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How to install PostgreSQL from source on Linux

PostgreSQL, also called Postgres, is a powerful open source object-relational database system. It is an enterprise-grade database with features such as write-ahead logging for fault tolerance, asynchronous replication, multi-version concurrency control (MVCC), online backup/hot backup, point recovery, query scheduler/optimizer, tablespaces, nested transactions (savepoints), etc.

The latest version of Postgres 15.2 was released on February 9, 2023 by the global PostgreSQL development team.

Features of PostgreSQL

The features of the new version are as follows:

  • Logical Replication: This feature allows you to replicate individual database objects (whether rows, tables, or selective databases) on standby servers. It provides more control over data replication. Implemented using a publisher-subscriber model.
  • Quorum Commit for synchronous replication: In this function, dba can now specify the number of standby servers that confirm changes to the database have been made so that the data can be considered securely written.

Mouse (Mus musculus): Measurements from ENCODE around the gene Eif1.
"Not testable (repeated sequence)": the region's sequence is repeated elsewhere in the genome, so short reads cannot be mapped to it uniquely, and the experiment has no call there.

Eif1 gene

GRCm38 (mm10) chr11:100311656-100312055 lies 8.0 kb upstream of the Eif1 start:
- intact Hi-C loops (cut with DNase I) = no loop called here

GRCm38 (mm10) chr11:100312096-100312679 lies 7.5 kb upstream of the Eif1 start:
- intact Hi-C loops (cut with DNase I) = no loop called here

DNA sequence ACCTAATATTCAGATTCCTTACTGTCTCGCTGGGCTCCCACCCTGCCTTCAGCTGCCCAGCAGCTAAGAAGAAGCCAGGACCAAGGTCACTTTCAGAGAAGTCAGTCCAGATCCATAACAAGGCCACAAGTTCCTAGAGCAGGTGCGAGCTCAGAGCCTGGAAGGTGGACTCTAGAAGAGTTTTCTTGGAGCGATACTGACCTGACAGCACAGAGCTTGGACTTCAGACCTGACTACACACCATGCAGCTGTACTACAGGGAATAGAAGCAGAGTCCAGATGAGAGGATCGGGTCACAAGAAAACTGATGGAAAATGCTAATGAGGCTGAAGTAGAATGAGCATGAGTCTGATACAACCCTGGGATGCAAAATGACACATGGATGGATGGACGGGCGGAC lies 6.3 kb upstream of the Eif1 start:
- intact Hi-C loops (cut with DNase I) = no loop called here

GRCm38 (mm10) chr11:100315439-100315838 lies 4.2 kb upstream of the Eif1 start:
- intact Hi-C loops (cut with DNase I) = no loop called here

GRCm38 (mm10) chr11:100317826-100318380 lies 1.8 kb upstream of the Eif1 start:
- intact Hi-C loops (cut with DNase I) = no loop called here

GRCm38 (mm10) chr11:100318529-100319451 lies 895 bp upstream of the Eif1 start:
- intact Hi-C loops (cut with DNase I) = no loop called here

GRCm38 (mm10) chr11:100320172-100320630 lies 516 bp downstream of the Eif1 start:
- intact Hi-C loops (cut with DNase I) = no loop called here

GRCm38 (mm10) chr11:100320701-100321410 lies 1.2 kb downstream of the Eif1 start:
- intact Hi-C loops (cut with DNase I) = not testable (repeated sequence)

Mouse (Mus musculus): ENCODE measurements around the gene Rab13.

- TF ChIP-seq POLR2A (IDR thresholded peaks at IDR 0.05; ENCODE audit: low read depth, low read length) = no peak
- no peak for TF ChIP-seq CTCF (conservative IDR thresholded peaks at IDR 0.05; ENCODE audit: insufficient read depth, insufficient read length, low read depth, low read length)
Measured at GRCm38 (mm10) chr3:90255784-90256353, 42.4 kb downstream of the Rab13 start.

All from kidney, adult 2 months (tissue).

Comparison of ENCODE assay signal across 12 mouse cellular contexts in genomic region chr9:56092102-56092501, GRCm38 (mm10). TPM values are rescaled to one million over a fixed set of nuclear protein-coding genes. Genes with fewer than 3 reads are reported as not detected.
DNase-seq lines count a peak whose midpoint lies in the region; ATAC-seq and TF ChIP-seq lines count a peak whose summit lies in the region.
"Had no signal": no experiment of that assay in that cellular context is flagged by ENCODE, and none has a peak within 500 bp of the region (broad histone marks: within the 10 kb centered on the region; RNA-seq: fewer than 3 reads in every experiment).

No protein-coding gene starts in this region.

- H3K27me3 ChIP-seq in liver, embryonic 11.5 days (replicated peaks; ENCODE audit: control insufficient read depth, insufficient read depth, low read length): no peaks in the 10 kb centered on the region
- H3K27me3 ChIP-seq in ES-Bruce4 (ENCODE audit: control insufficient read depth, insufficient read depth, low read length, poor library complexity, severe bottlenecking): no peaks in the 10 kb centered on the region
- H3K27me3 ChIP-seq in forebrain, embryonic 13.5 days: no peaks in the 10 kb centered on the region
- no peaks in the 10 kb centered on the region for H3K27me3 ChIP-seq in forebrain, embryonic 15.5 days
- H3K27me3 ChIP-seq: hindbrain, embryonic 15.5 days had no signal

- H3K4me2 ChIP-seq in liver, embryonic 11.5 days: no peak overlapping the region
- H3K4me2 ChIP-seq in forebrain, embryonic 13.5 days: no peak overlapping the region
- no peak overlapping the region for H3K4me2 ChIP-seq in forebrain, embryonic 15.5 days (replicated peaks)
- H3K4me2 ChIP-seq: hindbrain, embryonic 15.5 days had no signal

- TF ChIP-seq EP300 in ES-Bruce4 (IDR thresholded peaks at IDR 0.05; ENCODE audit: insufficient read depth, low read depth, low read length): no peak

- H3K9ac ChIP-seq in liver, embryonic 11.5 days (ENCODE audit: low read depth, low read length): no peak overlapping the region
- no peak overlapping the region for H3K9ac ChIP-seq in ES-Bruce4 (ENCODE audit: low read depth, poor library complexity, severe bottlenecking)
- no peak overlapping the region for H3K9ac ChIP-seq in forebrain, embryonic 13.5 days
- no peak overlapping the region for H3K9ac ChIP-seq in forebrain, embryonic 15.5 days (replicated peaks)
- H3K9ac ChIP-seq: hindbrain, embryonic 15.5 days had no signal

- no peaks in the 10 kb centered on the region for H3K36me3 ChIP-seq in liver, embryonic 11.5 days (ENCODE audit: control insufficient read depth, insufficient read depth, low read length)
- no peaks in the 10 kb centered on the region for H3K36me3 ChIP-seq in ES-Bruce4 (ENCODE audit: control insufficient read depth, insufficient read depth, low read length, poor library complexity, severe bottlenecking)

• SCRAM-SHA-256 authentication: Improved security over existing MD5-based authentication and password storage.
  • Improved parallel query execution.
  • Declarative table partitioning.
  • Full text search support for JSON and JSONB.

In this article, we’ll show you how to install PostgreSQL 15 using install from source on Linux systems. For those looking for a simple installation from the distribution’s package manager, we looked at installing PostgreSQL 15 on Rocky Linux and AlmaLinux:

How to install PostgreSQL 15 on Rocky Linux and AlmaLinux

Installing PostgreSQL from source

Because postgres is an open source database, it can be built from source to suit your needs. We can customize the build and installation process by adding one or more command line options for various additional features.

The main advantage of using the source installation is that it can be largely customized during the installation process.